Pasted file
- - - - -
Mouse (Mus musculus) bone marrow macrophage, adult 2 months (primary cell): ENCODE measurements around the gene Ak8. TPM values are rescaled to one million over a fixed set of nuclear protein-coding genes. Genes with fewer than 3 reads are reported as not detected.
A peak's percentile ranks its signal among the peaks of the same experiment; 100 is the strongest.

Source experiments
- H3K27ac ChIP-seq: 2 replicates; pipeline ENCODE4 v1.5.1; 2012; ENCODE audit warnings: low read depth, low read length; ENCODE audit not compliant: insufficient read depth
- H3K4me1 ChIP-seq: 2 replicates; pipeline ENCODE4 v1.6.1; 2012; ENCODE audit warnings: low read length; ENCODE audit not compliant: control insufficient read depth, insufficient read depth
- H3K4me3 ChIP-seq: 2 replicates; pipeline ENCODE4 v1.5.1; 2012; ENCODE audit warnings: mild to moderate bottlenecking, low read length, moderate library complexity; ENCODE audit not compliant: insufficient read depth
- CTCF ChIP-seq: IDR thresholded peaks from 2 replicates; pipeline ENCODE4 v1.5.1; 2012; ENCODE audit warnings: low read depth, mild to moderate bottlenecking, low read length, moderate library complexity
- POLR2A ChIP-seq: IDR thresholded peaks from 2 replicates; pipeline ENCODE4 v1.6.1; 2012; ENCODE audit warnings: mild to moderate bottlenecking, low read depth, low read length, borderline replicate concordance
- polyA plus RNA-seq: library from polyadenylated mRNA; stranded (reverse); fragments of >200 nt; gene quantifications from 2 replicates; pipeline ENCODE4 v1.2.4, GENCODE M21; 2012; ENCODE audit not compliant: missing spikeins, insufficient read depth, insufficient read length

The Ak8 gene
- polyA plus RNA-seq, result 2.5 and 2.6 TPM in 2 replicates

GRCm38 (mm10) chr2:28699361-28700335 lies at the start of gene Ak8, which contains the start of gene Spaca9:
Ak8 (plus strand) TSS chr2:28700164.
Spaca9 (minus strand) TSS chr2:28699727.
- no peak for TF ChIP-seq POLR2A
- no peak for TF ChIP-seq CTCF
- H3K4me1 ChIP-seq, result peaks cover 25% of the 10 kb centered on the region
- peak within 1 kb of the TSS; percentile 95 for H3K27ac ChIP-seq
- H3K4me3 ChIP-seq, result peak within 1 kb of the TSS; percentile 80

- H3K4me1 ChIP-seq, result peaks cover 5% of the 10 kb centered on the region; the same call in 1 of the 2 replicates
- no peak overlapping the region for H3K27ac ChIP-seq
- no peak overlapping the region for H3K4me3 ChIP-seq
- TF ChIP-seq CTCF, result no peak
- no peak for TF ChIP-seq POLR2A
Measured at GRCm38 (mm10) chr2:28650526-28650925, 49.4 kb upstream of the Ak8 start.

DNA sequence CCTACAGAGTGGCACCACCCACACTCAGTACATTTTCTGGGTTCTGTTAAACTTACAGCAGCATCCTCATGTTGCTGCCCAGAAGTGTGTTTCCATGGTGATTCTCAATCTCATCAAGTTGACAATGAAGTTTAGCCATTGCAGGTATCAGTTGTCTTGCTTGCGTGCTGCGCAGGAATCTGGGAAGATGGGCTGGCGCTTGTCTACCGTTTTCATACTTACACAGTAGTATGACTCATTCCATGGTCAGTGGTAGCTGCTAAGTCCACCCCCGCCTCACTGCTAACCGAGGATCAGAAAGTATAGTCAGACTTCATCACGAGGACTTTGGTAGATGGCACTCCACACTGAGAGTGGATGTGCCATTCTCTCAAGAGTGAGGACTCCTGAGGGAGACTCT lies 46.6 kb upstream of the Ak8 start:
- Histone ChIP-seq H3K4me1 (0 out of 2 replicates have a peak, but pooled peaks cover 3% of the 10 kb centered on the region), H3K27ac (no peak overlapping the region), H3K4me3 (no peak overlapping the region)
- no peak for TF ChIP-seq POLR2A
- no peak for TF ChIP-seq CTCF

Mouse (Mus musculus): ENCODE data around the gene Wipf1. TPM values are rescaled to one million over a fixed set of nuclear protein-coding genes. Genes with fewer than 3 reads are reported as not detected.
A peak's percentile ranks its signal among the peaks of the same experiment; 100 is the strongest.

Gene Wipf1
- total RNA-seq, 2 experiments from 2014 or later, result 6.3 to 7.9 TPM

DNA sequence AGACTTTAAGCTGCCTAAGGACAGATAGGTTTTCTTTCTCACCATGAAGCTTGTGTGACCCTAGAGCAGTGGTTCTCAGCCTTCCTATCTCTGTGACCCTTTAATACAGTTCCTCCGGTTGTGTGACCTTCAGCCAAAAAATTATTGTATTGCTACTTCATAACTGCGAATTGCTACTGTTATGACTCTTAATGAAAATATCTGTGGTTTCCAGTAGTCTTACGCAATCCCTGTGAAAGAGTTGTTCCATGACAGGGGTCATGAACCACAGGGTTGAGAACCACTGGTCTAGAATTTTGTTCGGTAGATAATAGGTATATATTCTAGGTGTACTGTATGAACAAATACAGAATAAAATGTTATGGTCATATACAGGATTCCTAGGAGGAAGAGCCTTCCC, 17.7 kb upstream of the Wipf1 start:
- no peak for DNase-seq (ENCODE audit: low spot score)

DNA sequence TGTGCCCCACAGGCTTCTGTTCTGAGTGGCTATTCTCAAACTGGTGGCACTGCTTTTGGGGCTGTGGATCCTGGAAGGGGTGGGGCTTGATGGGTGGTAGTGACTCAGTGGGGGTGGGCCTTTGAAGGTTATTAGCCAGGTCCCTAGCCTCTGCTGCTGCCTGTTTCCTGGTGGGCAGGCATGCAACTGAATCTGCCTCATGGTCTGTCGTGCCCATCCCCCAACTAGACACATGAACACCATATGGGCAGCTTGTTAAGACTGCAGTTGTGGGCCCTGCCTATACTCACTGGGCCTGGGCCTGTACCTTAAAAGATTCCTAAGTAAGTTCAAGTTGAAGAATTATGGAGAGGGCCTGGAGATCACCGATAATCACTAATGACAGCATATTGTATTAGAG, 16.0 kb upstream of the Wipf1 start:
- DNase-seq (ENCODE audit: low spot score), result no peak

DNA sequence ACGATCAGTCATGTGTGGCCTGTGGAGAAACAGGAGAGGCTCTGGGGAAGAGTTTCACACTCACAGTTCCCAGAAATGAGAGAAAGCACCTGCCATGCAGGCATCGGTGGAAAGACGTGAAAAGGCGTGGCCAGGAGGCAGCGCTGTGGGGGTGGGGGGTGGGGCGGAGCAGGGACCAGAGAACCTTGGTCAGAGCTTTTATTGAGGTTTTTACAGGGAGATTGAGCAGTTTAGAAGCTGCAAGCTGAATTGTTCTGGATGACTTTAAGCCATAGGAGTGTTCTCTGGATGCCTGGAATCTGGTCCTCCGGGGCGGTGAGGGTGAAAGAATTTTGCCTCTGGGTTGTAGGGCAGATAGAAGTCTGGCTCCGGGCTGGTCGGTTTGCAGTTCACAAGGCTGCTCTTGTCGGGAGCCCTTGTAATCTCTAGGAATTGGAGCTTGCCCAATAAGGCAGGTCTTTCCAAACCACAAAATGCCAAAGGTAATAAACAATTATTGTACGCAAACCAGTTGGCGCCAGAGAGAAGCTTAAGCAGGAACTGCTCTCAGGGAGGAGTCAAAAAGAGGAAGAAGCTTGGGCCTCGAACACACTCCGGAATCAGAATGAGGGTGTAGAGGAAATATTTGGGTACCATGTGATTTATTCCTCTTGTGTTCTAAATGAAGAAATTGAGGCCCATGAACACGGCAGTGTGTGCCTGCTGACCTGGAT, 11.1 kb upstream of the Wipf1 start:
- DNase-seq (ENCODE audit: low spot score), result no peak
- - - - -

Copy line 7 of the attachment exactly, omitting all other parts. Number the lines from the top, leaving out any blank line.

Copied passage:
- CTCF ChIP-seq: IDR thresholded peaks from 2 replicates; pipeline ENCODE4 v1.5.1; 2012; ENCODE audit warnings: low read depth, mild to moderate bottlenecking, low read length, moderate library complexity